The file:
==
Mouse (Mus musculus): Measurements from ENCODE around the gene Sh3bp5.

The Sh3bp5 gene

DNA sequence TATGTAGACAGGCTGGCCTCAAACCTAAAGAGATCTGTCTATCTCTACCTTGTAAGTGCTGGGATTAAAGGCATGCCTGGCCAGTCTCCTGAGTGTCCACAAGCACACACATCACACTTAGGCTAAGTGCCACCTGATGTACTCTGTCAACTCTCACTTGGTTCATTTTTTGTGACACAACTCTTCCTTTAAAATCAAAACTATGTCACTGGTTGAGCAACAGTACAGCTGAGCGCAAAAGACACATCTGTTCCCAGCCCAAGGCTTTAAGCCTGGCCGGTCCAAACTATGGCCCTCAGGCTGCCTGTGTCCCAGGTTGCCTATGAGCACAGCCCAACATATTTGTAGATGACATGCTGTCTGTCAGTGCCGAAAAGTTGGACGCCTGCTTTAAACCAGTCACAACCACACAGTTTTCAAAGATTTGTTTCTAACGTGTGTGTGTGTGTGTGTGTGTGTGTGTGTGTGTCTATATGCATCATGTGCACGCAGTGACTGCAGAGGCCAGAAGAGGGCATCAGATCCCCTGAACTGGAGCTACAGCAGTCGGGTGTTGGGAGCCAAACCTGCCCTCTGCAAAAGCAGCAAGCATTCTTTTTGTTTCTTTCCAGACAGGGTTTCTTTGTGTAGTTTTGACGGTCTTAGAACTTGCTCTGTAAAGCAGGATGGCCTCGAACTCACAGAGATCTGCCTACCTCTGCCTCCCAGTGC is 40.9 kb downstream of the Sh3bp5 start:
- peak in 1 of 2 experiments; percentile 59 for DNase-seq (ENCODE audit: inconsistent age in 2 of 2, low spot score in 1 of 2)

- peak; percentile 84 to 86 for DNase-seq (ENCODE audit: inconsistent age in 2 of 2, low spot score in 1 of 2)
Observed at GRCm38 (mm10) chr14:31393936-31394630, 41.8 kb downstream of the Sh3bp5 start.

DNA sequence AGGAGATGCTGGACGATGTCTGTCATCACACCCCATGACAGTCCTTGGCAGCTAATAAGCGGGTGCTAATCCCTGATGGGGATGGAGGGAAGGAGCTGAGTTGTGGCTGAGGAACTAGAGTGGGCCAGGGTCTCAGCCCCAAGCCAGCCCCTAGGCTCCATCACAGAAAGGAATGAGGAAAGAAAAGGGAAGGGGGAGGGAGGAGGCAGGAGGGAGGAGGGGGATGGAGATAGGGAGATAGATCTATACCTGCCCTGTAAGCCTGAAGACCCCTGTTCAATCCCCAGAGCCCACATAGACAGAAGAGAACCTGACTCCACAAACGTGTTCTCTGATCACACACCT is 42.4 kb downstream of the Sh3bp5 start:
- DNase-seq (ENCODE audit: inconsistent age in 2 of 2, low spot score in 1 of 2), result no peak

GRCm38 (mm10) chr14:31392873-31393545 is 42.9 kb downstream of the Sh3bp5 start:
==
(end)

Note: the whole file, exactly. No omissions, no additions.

Mouse (Mus musculus): Measurements from ENCODE around the gene Sh3bp5.

The Sh3bp5 gene

DNA sequence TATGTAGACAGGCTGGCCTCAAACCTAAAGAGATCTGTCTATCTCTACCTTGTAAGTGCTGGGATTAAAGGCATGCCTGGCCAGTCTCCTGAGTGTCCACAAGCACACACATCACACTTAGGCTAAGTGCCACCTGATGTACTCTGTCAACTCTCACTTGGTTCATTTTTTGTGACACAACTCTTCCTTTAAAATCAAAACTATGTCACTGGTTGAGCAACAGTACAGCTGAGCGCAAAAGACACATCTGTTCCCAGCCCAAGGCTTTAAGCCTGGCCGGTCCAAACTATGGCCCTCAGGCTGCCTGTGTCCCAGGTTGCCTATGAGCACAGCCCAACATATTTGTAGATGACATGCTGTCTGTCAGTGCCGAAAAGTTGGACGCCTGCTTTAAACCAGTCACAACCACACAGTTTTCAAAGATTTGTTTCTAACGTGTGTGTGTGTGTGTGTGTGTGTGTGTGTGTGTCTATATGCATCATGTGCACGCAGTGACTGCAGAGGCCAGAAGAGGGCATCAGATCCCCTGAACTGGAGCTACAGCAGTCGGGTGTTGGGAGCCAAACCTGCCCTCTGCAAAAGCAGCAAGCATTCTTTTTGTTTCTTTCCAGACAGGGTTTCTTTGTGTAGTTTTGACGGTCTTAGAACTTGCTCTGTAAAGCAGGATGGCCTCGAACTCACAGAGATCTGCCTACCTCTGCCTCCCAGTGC is 40.9 kb downstream of the Sh3bp5 start:
- peak in 1 of 2 experiments; percentile 59 for DNase-seq (ENCODE audit: inconsistent age in 2 of 2, low spot score in 1 of 2)

- peak; percentile 84 to 86 for DNase-seq (ENCODE audit: inconsistent age in 2 of 2, low spot score in 1 of 2)
Observed at GRCm38 (mm10) chr14:31393936-31394630, 41.8 kb downstream of the Sh3bp5 start.

DNA sequence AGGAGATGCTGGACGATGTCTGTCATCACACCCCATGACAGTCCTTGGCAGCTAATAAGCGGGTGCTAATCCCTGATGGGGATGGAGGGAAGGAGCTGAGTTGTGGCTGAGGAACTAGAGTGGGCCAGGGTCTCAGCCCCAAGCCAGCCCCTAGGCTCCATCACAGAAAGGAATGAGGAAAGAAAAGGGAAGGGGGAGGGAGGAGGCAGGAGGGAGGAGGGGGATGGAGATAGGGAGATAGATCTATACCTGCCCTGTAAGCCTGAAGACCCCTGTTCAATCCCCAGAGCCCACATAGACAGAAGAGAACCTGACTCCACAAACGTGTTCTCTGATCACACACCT is 42.4 kb downstream of the Sh3bp5 start:
- DNase-seq (ENCODE audit: inconsistent age in 2 of 2, low spot score in 1 of 2), result no peak

GRCm38 (mm10) chr14:31392873-31393545 is 42.9 kb downstream of the Sh3bp5 start: